by: Eden LaLonde, CPA, MAcc
One of the best aspects of working at home is the easy commute. The second best part is it may qualify you for a tax deduction.
IRS rules require that you generally maintain a specific area in your home for use regularly and exclusively in connection with your business. What’s more, you must use the area as your principal place of business or, if you also conduct business elsewhere, use the area regularly to conduct business, such as for meeting clients and handling management and administrative functions. If you’re an employee, your use of the home office must be for your employer’s convenience and benefit.
The Internal Revenue Code provides a standard method to calculate the deduction for your home office based on the percentage of your home devoted to business use. You deduct the percentage (proportionate to the percentage of square footage used for the home office) of indirect home office expenses, including mortgage interest, property taxes, association fees, insurance premiums, utilities (if you do not have a separate hookup), security system costs, and depreciation (generally over a 39-year period). In addition, you deduct direct expenses, including business-only phone and fax lines, utilities (if you have a separate hookup), office supplies, painting and repairs, and depreciation on office furniture.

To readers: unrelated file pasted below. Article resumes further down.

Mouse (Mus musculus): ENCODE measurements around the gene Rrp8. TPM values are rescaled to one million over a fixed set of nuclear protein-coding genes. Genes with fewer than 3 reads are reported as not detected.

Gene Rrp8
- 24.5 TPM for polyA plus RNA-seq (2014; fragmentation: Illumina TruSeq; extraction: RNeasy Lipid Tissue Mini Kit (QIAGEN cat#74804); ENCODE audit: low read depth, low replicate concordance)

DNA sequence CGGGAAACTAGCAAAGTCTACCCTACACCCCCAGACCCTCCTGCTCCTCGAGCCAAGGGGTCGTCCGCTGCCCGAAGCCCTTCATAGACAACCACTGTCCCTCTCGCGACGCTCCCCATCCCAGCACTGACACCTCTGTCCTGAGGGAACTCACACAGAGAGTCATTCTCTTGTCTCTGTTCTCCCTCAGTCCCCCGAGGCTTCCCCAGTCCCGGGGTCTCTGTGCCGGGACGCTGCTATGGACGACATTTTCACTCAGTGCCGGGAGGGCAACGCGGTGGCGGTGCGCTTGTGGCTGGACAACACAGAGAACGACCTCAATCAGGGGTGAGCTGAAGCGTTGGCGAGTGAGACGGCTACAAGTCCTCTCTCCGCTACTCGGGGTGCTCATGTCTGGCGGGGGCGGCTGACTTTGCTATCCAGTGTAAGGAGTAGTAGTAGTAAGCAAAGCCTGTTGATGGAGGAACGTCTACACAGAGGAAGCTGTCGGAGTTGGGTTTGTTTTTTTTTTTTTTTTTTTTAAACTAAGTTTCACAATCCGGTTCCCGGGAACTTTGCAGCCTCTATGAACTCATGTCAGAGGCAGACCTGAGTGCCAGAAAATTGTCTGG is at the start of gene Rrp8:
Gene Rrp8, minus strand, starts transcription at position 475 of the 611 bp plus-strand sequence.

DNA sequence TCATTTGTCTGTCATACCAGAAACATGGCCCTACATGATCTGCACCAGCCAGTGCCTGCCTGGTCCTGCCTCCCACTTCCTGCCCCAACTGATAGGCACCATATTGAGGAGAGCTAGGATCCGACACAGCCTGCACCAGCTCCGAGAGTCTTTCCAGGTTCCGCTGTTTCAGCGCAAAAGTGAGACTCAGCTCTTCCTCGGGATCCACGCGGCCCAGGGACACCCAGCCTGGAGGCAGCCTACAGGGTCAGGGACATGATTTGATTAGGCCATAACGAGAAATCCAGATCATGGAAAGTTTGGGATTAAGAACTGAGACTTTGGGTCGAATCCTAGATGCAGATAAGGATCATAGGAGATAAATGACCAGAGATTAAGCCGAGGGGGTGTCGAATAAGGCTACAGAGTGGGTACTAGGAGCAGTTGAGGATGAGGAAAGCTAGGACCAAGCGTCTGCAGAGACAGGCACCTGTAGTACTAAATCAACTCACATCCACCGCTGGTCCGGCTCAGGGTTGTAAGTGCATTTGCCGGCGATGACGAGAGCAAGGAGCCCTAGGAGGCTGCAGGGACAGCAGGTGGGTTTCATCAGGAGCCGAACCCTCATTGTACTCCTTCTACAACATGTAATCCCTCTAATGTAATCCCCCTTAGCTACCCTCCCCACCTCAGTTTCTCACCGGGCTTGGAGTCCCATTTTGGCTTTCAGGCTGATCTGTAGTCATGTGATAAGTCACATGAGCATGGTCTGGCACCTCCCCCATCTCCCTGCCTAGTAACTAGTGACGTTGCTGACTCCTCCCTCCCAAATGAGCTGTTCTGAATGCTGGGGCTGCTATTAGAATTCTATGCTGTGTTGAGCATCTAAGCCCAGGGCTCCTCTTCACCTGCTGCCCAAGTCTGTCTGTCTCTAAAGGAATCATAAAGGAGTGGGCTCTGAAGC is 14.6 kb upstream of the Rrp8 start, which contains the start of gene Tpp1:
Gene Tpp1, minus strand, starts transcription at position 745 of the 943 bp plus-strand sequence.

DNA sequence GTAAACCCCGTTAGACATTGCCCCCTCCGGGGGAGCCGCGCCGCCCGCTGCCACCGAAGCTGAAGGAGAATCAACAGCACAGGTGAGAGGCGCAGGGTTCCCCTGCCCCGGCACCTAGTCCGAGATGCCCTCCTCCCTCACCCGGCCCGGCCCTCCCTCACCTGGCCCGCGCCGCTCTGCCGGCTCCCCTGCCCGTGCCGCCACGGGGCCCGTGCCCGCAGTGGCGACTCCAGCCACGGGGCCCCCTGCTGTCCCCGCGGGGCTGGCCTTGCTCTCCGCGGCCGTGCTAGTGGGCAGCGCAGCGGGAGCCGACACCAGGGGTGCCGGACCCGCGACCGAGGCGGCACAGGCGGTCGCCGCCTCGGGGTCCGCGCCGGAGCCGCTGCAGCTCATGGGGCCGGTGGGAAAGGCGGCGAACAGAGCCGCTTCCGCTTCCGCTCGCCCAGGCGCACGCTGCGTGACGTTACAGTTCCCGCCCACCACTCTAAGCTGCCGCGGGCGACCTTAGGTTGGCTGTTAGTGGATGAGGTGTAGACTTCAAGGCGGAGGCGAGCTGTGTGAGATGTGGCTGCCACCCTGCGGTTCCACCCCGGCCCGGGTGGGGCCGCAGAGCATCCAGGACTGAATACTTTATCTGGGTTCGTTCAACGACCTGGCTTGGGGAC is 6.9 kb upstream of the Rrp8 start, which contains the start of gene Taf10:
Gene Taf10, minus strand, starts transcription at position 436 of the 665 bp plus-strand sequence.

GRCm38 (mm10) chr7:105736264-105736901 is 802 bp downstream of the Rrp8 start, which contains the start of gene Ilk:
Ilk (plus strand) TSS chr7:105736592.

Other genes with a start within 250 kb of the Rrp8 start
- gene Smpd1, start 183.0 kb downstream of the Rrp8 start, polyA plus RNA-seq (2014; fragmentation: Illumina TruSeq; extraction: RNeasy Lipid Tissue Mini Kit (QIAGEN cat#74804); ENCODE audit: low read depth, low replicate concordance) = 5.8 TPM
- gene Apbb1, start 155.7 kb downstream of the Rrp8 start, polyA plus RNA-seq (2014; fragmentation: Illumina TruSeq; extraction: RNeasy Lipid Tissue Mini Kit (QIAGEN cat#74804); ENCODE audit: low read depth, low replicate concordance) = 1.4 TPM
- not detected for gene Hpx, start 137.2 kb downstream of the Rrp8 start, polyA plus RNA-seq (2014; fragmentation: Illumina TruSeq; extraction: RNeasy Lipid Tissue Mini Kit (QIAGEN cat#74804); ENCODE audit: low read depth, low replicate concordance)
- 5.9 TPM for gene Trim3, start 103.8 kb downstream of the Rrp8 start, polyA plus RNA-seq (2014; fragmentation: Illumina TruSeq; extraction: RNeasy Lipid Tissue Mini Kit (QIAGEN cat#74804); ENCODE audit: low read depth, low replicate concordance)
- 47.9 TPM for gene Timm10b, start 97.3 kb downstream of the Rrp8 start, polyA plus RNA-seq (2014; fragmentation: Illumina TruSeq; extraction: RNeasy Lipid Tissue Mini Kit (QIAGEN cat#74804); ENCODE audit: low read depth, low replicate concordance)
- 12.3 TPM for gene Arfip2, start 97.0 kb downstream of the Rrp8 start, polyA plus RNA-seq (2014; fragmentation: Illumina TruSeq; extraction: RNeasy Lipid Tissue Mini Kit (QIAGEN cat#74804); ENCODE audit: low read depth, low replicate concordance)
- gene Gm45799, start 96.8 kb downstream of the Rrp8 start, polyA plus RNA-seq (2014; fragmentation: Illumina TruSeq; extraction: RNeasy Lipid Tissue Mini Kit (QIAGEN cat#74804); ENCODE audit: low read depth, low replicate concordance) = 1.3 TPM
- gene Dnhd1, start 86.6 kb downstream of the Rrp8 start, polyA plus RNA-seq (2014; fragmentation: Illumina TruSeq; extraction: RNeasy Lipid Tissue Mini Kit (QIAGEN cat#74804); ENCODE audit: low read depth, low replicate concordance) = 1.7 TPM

The other option is an easier way to claim the deduction, known as the simplified method. Under this method, you multiply the square footage of your home office (up to a maximum of 300 square feet) by a fixed rate of $5 per square foot. You can claim up to $1,500 per year using this method. Of course, if your deduction will be larger using the standard method, that’s the way to go.
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